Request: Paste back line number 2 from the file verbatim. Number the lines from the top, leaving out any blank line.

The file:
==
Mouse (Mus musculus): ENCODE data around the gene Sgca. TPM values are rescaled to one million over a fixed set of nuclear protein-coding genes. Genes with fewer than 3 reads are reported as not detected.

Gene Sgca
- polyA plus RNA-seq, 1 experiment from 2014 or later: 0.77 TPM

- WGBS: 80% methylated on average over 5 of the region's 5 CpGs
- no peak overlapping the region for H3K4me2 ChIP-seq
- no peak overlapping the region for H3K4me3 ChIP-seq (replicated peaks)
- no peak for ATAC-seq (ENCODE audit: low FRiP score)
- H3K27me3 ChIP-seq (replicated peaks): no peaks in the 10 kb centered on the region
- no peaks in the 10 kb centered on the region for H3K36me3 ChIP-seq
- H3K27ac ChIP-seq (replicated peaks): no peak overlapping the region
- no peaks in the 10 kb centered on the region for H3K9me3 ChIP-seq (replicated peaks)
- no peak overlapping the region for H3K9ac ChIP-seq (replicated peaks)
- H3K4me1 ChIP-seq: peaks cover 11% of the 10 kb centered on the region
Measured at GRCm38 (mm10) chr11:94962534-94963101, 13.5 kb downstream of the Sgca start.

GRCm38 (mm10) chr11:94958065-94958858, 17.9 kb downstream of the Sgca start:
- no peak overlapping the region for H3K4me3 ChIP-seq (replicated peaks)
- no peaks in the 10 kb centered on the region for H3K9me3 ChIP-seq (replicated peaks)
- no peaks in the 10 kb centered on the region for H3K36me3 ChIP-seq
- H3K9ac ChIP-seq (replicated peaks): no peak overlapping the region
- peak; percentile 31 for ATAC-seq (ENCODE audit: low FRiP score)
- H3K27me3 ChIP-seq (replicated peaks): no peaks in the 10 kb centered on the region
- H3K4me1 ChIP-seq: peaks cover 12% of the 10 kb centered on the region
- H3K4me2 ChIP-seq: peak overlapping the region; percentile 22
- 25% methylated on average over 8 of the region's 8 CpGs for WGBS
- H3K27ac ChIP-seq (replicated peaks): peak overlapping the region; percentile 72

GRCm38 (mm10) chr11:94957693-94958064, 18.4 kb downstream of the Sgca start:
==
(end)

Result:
Gene Sgca